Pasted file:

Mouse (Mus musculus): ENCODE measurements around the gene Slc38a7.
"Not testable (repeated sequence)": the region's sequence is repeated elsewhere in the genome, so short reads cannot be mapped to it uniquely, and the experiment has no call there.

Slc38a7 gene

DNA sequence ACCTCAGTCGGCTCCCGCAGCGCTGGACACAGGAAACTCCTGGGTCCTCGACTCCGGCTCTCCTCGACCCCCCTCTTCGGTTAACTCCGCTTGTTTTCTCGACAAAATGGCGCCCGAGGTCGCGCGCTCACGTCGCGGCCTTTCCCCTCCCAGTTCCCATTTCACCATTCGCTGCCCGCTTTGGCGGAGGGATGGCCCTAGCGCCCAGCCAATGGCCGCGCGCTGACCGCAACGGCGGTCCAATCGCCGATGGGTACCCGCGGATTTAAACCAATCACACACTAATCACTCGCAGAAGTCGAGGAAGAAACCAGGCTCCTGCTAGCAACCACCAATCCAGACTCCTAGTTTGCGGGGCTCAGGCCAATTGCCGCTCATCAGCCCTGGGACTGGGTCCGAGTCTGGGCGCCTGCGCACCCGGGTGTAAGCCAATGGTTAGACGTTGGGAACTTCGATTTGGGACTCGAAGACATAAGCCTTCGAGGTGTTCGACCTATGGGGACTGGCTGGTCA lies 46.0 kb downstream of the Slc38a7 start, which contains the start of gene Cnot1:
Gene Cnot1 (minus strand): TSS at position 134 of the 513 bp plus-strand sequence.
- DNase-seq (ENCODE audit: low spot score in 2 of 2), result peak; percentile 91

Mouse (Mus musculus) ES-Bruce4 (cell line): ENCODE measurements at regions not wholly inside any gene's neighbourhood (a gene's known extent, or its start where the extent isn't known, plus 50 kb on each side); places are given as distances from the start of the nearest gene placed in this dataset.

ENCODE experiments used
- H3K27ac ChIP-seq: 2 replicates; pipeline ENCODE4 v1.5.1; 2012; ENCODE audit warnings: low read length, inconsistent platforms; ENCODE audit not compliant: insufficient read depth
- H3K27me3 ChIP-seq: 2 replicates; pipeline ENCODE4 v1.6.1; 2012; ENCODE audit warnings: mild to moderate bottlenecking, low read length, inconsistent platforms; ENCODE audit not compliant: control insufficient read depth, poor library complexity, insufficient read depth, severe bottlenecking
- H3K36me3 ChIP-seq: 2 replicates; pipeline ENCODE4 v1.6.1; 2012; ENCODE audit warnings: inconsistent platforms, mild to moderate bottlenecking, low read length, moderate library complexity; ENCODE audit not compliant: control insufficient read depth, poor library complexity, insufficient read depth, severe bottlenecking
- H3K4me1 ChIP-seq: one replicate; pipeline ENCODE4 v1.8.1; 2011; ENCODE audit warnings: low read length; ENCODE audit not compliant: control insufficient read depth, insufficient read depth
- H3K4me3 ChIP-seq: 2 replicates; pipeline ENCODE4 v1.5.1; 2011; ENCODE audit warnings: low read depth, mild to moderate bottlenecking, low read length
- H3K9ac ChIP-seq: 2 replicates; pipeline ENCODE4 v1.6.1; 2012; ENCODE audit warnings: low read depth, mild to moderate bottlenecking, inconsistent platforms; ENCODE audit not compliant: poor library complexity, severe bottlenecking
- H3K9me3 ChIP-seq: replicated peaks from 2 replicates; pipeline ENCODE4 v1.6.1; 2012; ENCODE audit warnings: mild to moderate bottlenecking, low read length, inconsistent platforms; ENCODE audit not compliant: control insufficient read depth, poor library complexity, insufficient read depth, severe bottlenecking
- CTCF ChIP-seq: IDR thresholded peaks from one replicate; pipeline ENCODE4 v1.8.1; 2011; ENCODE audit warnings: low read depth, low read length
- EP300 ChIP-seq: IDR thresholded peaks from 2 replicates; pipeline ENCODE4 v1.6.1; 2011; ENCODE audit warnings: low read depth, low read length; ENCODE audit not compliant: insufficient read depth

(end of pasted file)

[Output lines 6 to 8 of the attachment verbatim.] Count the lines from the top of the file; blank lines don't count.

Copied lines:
- DNase-seq (ENCODE audit: low spot score in 2 of 2), result peak; percentile 91

Mouse (Mus musculus) ES-Bruce4 (cell line): ENCODE measurements at regions not wholly inside any gene's neighbourhood (a gene's known extent, or its start where the extent isn't known, plus 50 kb on each side); places are given as distances from the start of the nearest gene placed in this dataset.

ENCODE experiments used